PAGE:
The doctor on board the Ruby Princess has told an inquiry she would not have let passengers disembark when it docked in Sydney in March.
Dr Ilse von Watzdorf was quizzed by the special inquiry into the cruise ship on its first day on Wednesday.
Commissioner Bret Walker asked her why she marked “no” in response to a question on the Maritime Arrivals Reporting System form about the potential spread of infection or disease on board when 24 passengers had reported high temperatures.
Another question on the form about difficulty breathing and persistent coughing symptoms was also left blank.
Dr von Watzdorf said she felt “disadvantaged” because she did not have access to the form during questioning. However, she said she would not have wanted at the time to convey there were no passengers showing COVID-19 symptoms on board.
She said she had swabbed some passengers who had presented with flu-like symptoms for the coronavirus after they tested negative for influenza.
“The times that we were in, I was trying to be sure if there was a chance of it being COVID that we would know about it and we would pick that up,” she said.
The inquiry heard two asymptomatic passengers from the US and five people with flu-like symptoms were tested for coronavirus when the ship docked at Wellington in New Zealand.
It also heard more than 100 passengers had developed respiratory illness during the trip. Al those with flu-like symptoms were confined to their cabins.
But after the Ruby Princess docked, its 2700 passengers disembarked without adequate health checks.
Counsel assisting the inquiry, Richard Beasley, asked Dr von Watzdorf whether that was appropriate.
“I was surprised that we were allowed to do that, without waiting for the results to come through,” she said.
“If it was my decision, I would’ve perhaps waited.”
The ship has since been linked to at least 21 deaths and hundreds of coronavirus cases across Australia.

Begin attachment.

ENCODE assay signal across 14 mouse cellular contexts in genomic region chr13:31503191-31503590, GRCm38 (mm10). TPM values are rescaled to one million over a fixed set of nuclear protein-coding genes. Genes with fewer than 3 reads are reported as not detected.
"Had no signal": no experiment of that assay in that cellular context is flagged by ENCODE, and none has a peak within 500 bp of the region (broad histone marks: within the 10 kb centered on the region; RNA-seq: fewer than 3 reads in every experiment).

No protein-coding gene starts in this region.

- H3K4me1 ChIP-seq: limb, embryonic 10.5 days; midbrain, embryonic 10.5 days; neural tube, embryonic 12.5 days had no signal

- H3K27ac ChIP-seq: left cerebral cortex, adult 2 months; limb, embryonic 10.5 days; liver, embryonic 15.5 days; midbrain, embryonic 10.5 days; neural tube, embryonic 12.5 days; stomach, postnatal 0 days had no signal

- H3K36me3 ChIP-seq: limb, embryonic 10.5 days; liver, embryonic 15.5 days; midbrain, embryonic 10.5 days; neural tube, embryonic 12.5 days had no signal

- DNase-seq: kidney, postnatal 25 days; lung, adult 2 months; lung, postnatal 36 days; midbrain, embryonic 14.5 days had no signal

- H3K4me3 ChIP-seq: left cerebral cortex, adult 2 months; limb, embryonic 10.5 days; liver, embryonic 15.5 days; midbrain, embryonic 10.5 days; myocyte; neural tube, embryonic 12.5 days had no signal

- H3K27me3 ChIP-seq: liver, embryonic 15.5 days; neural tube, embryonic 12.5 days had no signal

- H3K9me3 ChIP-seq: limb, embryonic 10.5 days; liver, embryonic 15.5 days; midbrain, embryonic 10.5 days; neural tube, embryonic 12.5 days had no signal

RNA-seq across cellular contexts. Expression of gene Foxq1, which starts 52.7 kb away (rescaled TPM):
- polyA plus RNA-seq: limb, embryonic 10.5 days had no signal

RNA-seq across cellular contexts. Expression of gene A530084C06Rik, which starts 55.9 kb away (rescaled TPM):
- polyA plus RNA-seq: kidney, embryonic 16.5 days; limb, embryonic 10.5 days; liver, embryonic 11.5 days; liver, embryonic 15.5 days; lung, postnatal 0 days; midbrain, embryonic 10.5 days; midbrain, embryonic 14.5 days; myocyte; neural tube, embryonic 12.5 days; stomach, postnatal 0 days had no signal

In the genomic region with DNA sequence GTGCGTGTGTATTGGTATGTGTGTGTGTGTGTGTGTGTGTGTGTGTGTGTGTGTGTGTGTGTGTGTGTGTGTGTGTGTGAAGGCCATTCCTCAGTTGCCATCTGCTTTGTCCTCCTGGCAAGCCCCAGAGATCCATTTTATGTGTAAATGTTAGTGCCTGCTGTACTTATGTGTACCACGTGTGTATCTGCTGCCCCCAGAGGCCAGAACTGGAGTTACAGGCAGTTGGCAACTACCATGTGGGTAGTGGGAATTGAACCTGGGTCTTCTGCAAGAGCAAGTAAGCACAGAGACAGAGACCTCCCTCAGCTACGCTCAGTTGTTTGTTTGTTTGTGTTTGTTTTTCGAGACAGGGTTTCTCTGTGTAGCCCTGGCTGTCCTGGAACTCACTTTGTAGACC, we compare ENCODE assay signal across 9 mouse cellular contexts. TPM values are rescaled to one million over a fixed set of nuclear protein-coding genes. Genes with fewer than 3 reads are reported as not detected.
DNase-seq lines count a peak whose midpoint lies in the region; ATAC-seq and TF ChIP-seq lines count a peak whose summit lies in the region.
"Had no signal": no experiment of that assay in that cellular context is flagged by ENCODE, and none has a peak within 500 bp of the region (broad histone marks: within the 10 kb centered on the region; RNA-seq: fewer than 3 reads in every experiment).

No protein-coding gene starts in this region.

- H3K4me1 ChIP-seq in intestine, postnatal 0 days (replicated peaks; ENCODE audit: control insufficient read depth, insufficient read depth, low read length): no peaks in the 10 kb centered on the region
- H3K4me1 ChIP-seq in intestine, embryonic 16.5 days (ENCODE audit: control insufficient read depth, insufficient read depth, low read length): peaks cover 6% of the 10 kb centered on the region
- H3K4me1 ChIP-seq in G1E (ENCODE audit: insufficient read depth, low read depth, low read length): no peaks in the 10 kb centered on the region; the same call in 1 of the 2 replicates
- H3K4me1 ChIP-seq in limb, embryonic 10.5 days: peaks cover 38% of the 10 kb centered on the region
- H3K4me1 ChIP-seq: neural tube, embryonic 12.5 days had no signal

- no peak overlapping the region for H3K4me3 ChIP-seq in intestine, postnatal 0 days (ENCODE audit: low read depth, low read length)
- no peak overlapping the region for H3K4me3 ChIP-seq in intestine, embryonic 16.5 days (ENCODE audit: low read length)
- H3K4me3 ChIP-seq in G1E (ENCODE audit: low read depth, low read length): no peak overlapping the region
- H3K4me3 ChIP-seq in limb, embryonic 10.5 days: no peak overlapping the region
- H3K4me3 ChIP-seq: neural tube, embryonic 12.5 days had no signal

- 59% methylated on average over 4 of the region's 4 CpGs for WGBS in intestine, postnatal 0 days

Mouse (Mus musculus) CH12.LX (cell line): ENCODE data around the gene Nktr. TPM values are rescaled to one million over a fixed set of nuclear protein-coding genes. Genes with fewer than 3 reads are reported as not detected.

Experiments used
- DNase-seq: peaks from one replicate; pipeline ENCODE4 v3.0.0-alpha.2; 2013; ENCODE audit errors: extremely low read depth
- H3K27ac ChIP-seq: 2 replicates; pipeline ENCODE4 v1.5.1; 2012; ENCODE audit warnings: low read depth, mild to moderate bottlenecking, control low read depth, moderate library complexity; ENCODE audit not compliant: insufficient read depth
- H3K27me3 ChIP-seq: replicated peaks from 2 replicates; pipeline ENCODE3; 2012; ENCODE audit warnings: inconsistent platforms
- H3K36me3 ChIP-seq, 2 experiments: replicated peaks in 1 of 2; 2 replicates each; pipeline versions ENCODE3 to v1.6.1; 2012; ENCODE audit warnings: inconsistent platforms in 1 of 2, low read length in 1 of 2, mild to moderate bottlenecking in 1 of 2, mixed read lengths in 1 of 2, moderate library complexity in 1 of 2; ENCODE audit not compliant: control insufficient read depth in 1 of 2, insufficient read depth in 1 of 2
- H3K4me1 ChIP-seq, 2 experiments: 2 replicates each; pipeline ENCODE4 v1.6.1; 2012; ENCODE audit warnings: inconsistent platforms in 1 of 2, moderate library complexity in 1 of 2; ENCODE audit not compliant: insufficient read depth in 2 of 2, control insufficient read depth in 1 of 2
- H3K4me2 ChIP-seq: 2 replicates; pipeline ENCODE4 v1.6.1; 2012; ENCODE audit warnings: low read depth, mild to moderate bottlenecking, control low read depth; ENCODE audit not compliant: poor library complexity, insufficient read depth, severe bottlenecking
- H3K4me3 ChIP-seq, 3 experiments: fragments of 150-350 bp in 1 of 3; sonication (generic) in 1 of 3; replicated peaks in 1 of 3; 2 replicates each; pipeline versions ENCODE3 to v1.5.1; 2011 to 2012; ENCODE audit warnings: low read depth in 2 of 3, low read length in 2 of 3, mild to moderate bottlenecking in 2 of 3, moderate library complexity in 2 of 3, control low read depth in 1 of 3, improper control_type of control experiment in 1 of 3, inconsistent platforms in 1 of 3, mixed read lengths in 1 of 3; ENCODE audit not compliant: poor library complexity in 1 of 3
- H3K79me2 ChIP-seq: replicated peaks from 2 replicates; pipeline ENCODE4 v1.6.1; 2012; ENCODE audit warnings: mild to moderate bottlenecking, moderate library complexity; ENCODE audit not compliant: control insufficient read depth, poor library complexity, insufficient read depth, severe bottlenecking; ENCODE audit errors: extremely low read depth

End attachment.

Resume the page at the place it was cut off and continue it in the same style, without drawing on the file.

The special commission of inquiry into the ship’s arrival, overseen by Mr Walker, is running in parallel to a NSW police criminal probe by Strike Force Bast. Its report is due by September.
A coronial inquest also remains a possibility.
The Ruby Princess remains docked at Port Kembla, south of Sydney, but has been ordered to leave Australian waters by the end of Thursday.
It still has hundreds of crew on board, including about 40 who have the coronavirus. NSW Health is monitoring their condition.
Two more crew members were removed from the ship on Wednesday, and transferred to NSW hospitals.
Others were taken by buses on Tuesday and Wednesday to hotels, where they will remain until they can be repatriated on charter flights to their home countries.
On Wednesday, NSW Police Commissioner Mick Fuller said Australian Border Force Commissioner Michael Outram had written to cruise ship parent company Carnival Australia and directed the Ruby Princess to depart national waters on Thursday.
The ship’s captain does not have the coronavirus and will be able to sail the vessel.
“Nine individuals flew home last night, another 18 [are] flying home today and the rest will fly home over the next two days,” Mr Fuller said.
“It was either the responsibility of Carnival or the individual consulates to arrange transportation home – that was the deal I cut.”
On Tuesday, crew members clapped and cheered from their balconies as the first of their workmates finally began to disembark.
One disembarking female crew member from Ireland, meanwhile, said she was “absolutely delighted” and “never thought the day would come”.
“I’ve been in the cabin for like, about a month now,” she said in footage shared by NSW Police.
“It’s so surreal … it’s slightly overwhelming.”
By Sunday night, 190 of the crew remaining on board the cruise liner had tested positive for COVID-19.
A further 12 infected crew had previously been evacuated to NSW hospitals.